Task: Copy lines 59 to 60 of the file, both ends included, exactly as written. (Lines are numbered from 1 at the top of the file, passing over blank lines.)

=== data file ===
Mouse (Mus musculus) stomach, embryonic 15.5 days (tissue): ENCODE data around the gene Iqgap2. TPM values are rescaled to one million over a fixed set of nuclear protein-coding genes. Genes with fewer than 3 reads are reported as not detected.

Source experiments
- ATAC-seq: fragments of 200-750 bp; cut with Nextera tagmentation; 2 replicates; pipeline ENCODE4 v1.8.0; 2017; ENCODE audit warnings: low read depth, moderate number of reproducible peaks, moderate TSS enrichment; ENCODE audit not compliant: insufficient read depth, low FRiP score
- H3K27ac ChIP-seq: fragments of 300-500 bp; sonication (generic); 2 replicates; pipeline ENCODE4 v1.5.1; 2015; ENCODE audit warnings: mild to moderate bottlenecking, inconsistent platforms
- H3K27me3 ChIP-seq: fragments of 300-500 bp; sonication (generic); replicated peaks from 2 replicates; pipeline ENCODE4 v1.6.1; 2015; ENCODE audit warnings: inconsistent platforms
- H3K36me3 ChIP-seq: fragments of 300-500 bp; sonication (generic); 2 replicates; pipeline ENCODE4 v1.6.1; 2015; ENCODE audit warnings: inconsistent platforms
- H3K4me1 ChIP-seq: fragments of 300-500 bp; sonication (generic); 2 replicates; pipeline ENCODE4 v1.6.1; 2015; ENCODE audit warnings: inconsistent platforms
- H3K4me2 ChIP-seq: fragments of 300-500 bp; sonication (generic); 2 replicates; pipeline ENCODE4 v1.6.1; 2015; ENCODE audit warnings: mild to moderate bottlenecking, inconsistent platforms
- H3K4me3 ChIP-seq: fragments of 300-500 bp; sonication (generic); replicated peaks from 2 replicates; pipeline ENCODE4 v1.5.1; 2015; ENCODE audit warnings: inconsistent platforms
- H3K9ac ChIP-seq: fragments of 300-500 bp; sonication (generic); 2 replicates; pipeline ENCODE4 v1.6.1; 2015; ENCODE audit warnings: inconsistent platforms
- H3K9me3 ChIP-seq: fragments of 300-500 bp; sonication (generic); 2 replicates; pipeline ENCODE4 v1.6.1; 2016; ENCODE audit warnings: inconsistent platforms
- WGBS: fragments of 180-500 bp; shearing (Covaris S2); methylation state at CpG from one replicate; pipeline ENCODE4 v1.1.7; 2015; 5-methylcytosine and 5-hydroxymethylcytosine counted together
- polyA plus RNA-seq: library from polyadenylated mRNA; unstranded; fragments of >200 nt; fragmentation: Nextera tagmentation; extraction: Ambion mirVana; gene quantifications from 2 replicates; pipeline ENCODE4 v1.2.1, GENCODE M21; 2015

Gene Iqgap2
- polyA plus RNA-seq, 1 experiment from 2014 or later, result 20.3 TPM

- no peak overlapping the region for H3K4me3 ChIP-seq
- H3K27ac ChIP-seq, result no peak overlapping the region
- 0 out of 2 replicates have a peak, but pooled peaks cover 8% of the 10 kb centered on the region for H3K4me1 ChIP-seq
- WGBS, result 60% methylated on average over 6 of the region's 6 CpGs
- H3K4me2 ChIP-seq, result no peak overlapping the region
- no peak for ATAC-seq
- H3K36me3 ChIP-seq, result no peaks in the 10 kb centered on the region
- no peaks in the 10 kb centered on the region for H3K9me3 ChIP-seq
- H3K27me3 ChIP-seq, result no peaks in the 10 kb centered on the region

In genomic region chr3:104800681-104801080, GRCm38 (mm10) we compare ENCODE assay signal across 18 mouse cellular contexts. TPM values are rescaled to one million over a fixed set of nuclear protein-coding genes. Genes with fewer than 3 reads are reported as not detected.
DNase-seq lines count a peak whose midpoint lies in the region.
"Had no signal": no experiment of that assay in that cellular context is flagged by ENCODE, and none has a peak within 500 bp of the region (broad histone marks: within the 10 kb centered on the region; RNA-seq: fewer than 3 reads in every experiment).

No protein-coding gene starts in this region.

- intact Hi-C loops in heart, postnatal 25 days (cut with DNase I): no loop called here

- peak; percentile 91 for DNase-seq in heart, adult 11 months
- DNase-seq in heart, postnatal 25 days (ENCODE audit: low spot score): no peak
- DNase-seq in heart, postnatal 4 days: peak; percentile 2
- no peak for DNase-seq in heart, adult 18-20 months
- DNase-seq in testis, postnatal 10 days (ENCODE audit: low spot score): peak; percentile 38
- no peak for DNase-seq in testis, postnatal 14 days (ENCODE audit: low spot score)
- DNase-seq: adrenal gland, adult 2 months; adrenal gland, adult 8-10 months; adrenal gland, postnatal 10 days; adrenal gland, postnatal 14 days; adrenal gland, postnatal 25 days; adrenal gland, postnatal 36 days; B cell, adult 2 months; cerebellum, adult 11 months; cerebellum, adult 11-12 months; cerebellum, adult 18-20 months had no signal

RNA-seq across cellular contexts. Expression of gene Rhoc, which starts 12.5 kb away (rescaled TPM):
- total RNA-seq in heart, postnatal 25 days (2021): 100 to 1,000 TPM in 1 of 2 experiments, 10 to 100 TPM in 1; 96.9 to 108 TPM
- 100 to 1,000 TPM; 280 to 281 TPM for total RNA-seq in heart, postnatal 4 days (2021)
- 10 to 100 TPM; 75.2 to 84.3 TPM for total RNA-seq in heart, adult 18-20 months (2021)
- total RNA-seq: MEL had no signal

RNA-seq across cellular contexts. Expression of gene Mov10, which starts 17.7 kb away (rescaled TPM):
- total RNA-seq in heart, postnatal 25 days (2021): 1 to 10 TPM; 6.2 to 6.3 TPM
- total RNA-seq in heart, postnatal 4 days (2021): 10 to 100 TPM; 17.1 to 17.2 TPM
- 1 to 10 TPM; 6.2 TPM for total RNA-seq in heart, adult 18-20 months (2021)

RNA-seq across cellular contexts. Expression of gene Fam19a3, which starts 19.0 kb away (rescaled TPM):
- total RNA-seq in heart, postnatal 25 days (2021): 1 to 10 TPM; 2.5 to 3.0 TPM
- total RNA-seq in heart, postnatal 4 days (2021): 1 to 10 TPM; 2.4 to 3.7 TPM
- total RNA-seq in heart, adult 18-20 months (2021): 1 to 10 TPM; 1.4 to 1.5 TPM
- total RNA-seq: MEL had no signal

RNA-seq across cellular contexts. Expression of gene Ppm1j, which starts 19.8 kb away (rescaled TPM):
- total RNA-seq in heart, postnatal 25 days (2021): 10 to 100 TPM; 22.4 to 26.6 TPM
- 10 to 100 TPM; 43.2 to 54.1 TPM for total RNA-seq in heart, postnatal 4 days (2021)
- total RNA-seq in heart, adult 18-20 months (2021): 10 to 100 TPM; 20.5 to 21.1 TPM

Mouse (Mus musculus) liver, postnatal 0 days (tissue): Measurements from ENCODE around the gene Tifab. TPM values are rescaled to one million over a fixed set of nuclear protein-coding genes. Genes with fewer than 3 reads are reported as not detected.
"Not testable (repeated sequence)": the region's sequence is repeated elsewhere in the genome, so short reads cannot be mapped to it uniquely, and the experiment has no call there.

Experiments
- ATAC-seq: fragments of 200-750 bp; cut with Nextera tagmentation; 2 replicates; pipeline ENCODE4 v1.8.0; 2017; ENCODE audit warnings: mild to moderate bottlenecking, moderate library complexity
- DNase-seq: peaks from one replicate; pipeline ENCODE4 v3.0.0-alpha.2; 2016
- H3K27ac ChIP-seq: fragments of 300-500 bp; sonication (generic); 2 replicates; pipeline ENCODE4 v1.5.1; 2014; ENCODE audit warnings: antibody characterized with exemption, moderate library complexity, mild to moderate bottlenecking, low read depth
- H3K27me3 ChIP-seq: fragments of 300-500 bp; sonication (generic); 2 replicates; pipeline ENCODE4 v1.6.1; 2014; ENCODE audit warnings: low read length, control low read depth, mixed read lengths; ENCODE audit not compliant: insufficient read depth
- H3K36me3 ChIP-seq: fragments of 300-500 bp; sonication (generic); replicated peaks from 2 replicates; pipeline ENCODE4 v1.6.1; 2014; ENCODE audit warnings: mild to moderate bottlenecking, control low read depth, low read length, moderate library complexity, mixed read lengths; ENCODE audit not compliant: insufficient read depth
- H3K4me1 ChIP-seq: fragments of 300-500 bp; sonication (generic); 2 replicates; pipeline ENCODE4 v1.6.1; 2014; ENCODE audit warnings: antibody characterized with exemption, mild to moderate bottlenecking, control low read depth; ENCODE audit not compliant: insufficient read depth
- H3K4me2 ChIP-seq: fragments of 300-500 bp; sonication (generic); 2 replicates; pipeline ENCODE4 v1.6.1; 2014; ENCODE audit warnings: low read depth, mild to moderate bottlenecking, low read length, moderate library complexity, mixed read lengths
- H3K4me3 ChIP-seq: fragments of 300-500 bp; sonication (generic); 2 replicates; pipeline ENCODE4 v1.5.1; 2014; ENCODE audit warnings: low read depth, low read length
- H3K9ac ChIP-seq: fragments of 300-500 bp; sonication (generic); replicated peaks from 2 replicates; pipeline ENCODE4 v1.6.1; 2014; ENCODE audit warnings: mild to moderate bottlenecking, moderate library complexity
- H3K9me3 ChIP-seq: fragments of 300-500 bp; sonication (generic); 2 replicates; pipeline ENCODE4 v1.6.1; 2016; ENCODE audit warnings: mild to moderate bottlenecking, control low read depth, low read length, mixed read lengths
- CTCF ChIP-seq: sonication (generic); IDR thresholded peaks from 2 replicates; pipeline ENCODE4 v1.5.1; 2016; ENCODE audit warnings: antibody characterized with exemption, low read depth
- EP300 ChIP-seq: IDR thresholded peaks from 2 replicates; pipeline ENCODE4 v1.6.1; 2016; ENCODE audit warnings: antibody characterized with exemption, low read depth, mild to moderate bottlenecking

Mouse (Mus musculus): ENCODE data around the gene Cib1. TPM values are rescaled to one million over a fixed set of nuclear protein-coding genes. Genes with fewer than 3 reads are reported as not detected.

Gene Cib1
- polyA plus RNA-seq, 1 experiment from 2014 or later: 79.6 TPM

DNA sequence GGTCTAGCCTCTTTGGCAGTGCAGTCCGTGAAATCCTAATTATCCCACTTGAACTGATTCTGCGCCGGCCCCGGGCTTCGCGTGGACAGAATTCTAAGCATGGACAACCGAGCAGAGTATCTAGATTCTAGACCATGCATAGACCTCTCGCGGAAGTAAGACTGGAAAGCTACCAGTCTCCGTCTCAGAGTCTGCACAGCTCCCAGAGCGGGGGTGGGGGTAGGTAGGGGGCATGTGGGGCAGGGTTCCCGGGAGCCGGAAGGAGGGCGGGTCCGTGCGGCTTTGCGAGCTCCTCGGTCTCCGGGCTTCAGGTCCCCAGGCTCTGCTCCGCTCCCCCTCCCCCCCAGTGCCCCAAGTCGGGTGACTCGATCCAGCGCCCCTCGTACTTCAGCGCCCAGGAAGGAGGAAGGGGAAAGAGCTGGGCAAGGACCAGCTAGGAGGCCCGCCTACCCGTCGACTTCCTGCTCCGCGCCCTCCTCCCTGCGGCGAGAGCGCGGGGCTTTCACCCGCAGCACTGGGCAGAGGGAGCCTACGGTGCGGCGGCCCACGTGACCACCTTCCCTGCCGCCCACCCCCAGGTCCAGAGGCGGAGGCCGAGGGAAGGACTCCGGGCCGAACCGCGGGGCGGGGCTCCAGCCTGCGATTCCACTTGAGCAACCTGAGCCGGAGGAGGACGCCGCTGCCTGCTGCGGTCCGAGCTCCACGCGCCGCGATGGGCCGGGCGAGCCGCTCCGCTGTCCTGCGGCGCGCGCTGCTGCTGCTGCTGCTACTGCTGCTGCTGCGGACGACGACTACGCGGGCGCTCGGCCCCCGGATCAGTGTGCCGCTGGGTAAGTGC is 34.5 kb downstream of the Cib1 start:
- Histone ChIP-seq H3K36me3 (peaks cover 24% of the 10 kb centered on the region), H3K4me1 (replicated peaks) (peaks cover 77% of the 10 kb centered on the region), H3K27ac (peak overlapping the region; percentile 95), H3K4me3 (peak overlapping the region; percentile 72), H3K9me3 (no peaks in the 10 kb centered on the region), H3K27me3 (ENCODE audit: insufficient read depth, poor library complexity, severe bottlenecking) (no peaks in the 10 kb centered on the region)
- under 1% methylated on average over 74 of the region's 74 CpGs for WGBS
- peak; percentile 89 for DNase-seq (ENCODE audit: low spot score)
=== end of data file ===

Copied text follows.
- DNase-seq: peaks from one replicate; pipeline ENCODE4 v3.0.0-alpha.2; 2016
- H3K27ac ChIP-seq: fragments of 300-500 bp; sonication (generic); 2 replicates; pipeline ENCODE4 v1.5.1; 2014; ENCODE audit warnings: antibody characterized with exemption, moderate library complexity, mild to moderate bottlenecking, low read depth